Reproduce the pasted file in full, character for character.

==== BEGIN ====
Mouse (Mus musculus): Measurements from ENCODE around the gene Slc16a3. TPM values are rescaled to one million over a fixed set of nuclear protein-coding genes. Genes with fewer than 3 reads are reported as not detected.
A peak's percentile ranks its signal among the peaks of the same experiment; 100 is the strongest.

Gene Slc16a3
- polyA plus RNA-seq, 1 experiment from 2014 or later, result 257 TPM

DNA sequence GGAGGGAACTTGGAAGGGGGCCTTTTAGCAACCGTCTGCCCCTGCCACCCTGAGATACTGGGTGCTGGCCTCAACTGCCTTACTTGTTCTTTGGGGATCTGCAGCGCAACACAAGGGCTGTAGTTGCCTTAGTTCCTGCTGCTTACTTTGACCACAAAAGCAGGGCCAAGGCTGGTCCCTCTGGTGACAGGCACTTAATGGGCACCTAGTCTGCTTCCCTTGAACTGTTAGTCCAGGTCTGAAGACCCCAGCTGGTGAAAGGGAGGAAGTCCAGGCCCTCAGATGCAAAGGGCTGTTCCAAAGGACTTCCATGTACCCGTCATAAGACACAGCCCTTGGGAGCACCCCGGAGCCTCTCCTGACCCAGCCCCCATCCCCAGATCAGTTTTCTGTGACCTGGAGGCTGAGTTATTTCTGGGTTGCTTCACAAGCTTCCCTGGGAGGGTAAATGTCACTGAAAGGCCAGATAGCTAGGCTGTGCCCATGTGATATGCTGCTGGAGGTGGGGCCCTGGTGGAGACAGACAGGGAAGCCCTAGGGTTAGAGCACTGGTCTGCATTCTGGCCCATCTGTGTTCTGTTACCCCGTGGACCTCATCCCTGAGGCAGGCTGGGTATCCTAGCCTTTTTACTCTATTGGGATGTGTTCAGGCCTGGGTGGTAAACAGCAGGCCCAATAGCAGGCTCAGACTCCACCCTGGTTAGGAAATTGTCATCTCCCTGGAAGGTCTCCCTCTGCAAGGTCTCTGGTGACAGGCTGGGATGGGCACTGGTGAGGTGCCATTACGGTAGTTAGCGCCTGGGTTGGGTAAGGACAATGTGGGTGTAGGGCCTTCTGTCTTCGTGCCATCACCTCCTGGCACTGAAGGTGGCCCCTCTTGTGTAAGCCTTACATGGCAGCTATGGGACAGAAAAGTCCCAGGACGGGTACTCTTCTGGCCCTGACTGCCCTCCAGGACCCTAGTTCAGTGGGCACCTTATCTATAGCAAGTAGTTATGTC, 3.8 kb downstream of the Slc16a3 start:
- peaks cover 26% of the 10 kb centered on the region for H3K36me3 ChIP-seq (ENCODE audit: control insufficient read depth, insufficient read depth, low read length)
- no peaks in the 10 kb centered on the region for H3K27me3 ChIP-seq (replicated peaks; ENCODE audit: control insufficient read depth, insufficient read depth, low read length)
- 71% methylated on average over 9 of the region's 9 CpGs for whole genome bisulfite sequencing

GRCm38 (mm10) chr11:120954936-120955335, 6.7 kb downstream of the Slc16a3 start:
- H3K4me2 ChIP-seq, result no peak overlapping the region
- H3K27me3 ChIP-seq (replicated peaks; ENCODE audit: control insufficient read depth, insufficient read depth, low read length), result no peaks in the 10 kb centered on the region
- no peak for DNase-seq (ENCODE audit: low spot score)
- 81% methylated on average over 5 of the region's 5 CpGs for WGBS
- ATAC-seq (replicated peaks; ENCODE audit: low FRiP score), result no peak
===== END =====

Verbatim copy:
Mouse (Mus musculus): Measurements from ENCODE around the gene Slc16a3. TPM values are rescaled to one million over a fixed set of nuclear protein-coding genes. Genes with fewer than 3 reads are reported as not detected.
A peak's percentile ranks its signal among the peaks of the same experiment; 100 is the strongest.

Gene Slc16a3
- polyA plus RNA-seq, 1 experiment from 2014 or later, result 257 TPM

DNA sequence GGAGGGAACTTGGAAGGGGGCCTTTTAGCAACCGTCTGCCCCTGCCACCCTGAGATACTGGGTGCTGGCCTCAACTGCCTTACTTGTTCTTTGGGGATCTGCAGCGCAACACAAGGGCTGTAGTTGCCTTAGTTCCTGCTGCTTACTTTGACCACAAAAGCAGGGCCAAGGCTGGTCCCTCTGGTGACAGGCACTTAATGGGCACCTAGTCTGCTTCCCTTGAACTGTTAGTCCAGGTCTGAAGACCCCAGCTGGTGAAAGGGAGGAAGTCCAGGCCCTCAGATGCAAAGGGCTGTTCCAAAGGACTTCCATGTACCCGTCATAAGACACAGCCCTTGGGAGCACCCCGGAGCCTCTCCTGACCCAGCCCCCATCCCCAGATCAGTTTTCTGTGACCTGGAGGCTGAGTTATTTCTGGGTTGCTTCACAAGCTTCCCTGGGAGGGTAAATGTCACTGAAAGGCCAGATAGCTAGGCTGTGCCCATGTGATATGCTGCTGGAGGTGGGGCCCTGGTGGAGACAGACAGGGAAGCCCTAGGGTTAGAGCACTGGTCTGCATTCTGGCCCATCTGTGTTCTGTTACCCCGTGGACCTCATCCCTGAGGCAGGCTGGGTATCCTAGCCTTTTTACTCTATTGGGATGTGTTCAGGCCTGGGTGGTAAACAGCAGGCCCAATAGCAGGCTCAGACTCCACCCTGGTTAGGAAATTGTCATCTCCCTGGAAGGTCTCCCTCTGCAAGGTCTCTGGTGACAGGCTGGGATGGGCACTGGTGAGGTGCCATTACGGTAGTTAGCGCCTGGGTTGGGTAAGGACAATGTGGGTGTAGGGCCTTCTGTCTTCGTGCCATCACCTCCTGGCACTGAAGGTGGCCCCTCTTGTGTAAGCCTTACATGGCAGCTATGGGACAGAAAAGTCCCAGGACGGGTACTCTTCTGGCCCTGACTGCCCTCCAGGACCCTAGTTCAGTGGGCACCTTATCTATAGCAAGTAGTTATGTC, 3.8 kb downstream of the Slc16a3 start:
- peaks cover 26% of the 10 kb centered on the region for H3K36me3 ChIP-seq (ENCODE audit: control insufficient read depth, insufficient read depth, low read length)
- no peaks in the 10 kb centered on the region for H3K27me3 ChIP-seq (replicated peaks; ENCODE audit: control insufficient read depth, insufficient read depth, low read length)
- 71% methylated on average over 9 of the region's 9 CpGs for whole genome bisulfite sequencing

GRCm38 (mm10) chr11:120954936-120955335, 6.7 kb downstream of the Slc16a3 start:
- H3K4me2 ChIP-seq, result no peak overlapping the region
- H3K27me3 ChIP-seq (replicated peaks; ENCODE audit: control insufficient read depth, insufficient read depth, low read length), result no peaks in the 10 kb centered on the region
- no peak for DNase-seq (ENCODE audit: low spot score)
- 81% methylated on average over 5 of the region's 5 CpGs for WGBS
- ATAC-seq (replicated peaks; ENCODE audit: low FRiP score), result no peak